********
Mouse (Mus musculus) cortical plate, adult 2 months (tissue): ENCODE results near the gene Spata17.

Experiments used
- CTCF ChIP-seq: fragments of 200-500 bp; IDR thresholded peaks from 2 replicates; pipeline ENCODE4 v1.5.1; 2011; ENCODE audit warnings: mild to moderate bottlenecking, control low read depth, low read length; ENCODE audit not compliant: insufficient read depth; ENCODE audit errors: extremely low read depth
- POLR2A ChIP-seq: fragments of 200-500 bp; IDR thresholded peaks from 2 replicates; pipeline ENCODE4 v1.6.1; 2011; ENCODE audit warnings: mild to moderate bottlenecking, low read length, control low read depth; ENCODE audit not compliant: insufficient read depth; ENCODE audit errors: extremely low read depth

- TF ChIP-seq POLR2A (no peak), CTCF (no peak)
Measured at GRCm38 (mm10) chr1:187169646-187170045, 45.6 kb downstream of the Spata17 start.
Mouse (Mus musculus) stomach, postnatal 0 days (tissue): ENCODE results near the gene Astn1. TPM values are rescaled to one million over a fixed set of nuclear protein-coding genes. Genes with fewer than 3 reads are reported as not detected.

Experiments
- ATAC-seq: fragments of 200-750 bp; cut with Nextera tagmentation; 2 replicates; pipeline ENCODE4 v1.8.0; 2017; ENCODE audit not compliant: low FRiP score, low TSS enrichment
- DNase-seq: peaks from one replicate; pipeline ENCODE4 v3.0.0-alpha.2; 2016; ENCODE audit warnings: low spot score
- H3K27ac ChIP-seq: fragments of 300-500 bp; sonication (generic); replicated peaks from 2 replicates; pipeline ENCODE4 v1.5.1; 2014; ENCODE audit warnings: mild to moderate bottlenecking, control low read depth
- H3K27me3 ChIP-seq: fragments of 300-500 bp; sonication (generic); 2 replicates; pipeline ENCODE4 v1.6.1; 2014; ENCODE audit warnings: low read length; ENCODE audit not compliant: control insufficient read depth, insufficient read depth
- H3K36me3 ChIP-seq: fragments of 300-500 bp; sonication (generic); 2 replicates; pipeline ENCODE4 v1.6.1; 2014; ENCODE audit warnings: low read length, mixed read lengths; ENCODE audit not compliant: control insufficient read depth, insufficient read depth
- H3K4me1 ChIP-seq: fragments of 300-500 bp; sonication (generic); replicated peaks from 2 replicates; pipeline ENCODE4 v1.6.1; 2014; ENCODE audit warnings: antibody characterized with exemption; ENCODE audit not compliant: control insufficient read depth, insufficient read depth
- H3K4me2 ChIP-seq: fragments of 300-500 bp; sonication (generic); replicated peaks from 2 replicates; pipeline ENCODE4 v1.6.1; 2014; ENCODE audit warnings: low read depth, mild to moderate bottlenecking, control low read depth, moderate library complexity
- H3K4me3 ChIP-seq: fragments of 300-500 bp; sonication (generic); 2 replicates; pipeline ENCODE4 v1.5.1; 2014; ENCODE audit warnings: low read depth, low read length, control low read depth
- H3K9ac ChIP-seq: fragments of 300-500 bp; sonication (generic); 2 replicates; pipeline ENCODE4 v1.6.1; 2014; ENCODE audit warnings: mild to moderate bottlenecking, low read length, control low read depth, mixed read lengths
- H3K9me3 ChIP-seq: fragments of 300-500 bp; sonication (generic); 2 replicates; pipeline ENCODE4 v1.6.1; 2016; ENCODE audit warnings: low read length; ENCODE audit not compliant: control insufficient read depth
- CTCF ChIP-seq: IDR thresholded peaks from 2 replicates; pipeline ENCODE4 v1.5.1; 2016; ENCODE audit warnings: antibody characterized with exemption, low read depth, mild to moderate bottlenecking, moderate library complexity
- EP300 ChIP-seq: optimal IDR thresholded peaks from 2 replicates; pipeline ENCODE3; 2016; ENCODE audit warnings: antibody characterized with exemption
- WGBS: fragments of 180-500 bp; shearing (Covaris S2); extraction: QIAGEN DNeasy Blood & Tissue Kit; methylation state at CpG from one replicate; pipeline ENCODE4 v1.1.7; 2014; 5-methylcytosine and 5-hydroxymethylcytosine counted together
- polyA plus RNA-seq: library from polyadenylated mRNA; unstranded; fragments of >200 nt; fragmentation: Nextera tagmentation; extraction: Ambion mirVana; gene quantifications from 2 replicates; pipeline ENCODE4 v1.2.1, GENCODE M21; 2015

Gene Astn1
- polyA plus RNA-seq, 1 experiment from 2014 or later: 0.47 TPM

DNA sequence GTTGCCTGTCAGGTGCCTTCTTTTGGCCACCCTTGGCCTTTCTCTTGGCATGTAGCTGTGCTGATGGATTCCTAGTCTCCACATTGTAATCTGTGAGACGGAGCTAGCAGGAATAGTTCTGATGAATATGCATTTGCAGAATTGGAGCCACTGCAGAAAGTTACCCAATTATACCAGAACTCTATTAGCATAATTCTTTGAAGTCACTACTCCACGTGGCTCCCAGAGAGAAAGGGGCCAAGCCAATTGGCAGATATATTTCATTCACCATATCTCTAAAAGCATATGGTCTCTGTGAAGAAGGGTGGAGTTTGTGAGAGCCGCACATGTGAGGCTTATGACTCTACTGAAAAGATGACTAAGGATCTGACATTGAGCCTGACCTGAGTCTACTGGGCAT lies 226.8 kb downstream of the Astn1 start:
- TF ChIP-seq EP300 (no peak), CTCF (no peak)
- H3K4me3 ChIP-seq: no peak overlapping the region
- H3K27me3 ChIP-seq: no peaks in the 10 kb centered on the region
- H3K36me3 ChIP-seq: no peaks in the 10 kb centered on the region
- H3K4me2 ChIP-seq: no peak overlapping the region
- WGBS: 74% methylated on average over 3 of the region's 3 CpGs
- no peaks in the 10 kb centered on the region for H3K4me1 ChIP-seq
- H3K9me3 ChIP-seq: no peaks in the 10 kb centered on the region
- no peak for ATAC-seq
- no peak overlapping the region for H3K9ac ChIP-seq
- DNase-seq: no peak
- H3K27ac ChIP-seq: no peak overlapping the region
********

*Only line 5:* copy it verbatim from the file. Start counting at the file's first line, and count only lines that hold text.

- TF ChIP-seq POLR2A (no peak), CTCF (no peak)